The Beautiful Summer is the second title to be published in the Penguin European Writers series, a new collection of forgotten classics by European writers, with introductions by acclaimed contemporary authors. Cesare Pavese is one of Italy’s greatest writers. The Beautiful Summer is a gorgeous coming-of-age tale of lost innocence and first love, which has instantly gained a number of ardent fans amongst Foyles’ booksellers. Below, we have the opening chapter for you to read to see if this might be your perfect summer read too.
Life was a perpetual holiday in those days. We had only to leave the house and step across the street and we became quite mad. Everything was so wonderful, especially at night when on our way back, dead tired, we still longed for something to happen, for a fire to break out, for a baby to be born in the house or at least for a sudden coming of dawn that would bring all the people out into the streets, and we might walk on and on as far as the meadows and beyond the hills. ‘You are young and healthy’, they said, ‘Just girls without a care in the world, why should you have!’ Yet there was one of them, Tina it was, who had come out of hospital lame and did not get enough to eat at home. But even she could laugh at nothing, and one afternoon, as she limped along behind the others, she had stopped and begun to cry simply because going to sleep seemed silly and robbed you of time when you might be enjoying yourself.
Whenever Ginia was taken by a fit of that kind she would unobtrusively see one or other of her girl friends home and chatter on and on until she had nothing more left to say. So when they came to say goodbye, they had really been alone for some time and Ginia would go back home quite calmed down without missing her companion too badly. Saturday evenings were of course particularly wonderful when they went dancing and next morning she could lie in. But it did not take that to satisfy her and some mornings Ginia would leave the house on her way to work just enjoying the walk. The other girls would say, ‘If I get back late, I find I’m sleepy next day’, or ‘If I get back late, they give me a beating’. But Ginia was never tired and her brother who was a night-worker, slept in the day-time and only saw her at supper. In the middle of the day – Severino turned over in bed when she came in – Ginia laid the table. She was always desperately hungry and chewed slowly, at the same time listening to all the household noises. As is usually the case in empty lodgings, there was no sense of urgency, and Ginia had time to wash up the dishes that waited for her in the sink, do a bit of tidying round, then lie down on the sofa under the window and let herself drowse off to the tick of the alarm-clock in the next room. Sometimes she would close the shutters so as to darken the room and feel more cut off. At three o’clock Rosa would go downstairs, pausing to scratch gently at her door so as not to disturb Severino until Ginia let her know she was awake. Then they would set off together, parting company at the tram.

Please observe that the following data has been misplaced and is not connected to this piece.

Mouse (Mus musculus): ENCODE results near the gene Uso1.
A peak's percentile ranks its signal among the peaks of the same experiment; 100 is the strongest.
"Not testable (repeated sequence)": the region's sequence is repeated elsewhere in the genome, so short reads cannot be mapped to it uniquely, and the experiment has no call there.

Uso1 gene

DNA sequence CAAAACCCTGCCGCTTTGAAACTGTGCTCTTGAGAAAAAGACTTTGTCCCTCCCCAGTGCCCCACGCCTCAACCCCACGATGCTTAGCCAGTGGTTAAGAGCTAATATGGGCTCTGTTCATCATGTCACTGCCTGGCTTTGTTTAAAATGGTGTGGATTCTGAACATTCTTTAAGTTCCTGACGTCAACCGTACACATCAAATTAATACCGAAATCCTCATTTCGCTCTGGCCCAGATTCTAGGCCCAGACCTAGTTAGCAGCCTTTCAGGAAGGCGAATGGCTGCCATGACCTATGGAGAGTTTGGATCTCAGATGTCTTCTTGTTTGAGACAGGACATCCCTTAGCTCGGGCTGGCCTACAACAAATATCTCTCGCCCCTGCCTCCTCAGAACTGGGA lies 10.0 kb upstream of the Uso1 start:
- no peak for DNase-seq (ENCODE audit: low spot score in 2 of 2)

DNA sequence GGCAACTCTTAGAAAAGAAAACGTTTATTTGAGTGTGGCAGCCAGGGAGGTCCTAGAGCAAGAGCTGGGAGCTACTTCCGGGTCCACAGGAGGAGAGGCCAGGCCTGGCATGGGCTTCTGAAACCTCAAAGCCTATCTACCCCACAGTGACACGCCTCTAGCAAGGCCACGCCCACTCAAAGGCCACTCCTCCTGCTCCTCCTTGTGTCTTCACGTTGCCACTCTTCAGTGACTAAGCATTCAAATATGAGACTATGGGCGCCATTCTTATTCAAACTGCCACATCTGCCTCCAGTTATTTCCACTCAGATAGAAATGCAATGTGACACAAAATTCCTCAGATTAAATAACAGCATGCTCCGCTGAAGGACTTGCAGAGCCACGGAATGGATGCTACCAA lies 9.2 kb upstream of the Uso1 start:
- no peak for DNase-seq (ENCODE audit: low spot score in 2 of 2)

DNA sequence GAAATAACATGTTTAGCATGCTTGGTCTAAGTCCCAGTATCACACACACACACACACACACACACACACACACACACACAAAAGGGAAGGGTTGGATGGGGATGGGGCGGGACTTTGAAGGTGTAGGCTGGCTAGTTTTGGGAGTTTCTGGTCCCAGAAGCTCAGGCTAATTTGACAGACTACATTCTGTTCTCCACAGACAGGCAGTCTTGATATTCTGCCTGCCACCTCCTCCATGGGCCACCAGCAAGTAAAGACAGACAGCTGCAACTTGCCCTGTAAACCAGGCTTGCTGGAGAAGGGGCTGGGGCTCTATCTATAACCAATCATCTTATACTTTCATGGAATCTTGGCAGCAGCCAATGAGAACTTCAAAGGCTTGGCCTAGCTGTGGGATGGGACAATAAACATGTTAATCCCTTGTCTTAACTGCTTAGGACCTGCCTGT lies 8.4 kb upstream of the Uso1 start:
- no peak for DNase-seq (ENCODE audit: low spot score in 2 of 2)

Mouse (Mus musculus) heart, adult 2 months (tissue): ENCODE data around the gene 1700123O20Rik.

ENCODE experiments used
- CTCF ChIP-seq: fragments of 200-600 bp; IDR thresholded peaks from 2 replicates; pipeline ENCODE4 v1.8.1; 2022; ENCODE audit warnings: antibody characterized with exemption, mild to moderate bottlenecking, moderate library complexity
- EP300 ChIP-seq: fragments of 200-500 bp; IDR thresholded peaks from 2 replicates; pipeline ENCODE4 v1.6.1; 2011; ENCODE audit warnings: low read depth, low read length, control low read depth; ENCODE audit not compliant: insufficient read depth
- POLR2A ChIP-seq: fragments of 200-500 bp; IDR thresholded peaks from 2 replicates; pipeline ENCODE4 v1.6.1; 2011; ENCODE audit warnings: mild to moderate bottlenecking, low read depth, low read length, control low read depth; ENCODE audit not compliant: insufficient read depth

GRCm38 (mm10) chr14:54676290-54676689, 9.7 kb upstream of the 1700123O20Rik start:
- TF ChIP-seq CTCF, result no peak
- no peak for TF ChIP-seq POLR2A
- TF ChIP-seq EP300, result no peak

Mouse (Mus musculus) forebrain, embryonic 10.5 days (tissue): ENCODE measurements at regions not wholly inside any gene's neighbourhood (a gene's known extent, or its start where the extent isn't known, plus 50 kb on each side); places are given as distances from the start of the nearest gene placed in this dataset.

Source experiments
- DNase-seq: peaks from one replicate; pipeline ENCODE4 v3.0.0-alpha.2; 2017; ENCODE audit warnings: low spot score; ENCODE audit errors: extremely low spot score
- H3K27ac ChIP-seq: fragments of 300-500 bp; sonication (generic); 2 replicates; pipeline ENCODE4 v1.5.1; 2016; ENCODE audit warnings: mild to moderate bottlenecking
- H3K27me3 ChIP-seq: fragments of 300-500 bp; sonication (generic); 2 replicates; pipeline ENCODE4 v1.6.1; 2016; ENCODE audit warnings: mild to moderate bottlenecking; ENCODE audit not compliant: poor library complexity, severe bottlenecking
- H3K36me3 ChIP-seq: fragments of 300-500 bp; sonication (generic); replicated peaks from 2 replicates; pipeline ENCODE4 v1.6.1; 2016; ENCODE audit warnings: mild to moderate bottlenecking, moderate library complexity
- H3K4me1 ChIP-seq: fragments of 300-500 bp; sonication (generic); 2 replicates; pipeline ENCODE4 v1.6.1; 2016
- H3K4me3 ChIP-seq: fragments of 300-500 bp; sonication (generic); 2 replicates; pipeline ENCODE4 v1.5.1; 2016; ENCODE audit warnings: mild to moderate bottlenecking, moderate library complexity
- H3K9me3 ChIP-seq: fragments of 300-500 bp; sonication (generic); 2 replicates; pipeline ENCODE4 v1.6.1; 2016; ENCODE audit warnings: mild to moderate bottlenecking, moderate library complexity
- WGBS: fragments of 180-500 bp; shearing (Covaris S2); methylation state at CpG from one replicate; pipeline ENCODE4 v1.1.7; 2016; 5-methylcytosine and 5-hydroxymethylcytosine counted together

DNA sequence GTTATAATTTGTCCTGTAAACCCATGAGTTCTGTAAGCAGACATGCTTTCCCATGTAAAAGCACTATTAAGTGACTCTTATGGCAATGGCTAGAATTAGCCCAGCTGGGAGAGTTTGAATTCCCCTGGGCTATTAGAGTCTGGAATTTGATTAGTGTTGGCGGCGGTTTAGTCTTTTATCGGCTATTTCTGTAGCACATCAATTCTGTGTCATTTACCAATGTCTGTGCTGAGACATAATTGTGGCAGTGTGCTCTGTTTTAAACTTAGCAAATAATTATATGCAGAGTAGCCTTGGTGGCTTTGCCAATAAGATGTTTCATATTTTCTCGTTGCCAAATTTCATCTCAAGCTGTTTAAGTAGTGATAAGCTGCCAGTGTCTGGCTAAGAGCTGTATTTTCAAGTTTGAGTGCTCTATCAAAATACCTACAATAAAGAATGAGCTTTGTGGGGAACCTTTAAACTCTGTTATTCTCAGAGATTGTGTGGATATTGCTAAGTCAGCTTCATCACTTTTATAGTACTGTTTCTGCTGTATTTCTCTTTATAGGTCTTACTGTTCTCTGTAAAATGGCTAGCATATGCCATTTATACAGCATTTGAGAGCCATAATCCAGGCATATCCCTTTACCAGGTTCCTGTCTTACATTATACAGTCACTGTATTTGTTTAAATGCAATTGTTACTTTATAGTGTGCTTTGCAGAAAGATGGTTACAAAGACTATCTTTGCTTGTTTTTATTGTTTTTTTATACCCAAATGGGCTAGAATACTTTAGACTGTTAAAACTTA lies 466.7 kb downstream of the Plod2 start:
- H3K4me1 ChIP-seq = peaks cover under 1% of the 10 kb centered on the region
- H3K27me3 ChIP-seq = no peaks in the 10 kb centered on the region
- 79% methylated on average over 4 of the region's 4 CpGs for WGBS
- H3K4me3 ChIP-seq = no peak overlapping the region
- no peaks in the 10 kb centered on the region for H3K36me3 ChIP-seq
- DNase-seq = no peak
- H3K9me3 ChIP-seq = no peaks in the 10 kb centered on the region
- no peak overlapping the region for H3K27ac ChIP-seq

The only things Ginia and Rosa had in common were that short stretch of street and the star of small pearls in their hair. But once when they were walking past a shop-window Rosa said, ‘We look like sisters’, and Ginia saw that the star looked cheap and realized that she ought to wear a hat if she didn’t want to be taken for a factory-girl; especially as Rosa who was still under her parents’ thumb wouldn’t be able to afford one for heaven knows how long.
On her way down to call her, Rosa came in unless it was getting too late, and Ginia let her help her tidy round, laughing silently at Severino who, like all men, had no idea what house- keeping involved. Rosa referred to him as ‘Your husband’, to keep up the joke, but quite often Ginia’s face would darken and she complained that having all the bother of a house without the husband to go with it was no fun. In point of fact she was not serious, for her pleasure lay precisely in running a house on her own just like a housewife, but she felt she must remind Rosa from time to time that they were no longer babes. Rosa, however, seemed incapable of behaving in a dignified manner even in the street; she pulled faces, laughed and turned round. Ginia could have smacked her. Yet when they went off to a dance together, Rosa was indispensable; with her easy, familiar ways and her high spirits, she made Ginia’s superiority plain to the rest of the company. In that wonderful year when they began living on their own account, Ginia had soon realized that what made her different from the others was having the house to herself – Severino didn’t count – and being able to live like a lady at her present age of sixteen. She let Rosa go around with her for the same reason that she wore the star in her hair, simply because it amused her. No one else in the district could be as crazy as Rosa when she wanted. She could pull everybody’s leg, laughing and tossing her head back, and some evenings she did nothing but fool the whole time. And she could be as awkward as an old hen. ‘What’s up, Rosa?’ someone remarked while they were waiting for the orchestra to start up. ‘I’m scared’ – and her eyes started out of her head – ‘behind there I saw an old man staring at me and waiting for me outside, I’m scared’. Her partner was not convinced, ‘He must be your grandfather, then!’ ‘Silly fool!’ ‘Let’s dance, come on!’ ‘No, I tell you, I’m frightened!’ Half-way round, Ginia heard Rosa’s partner shout, ‘You’re an ignorant little fool; run away and play. Go back to the factory!’ Then Rosa laughed and made everybody else laugh but as Ginia went on dancing she thought that the factory was just the sort of place for a girl like her. You had only to look at the mechanics who picked up acquaintance with them by fooling around in a similar manner.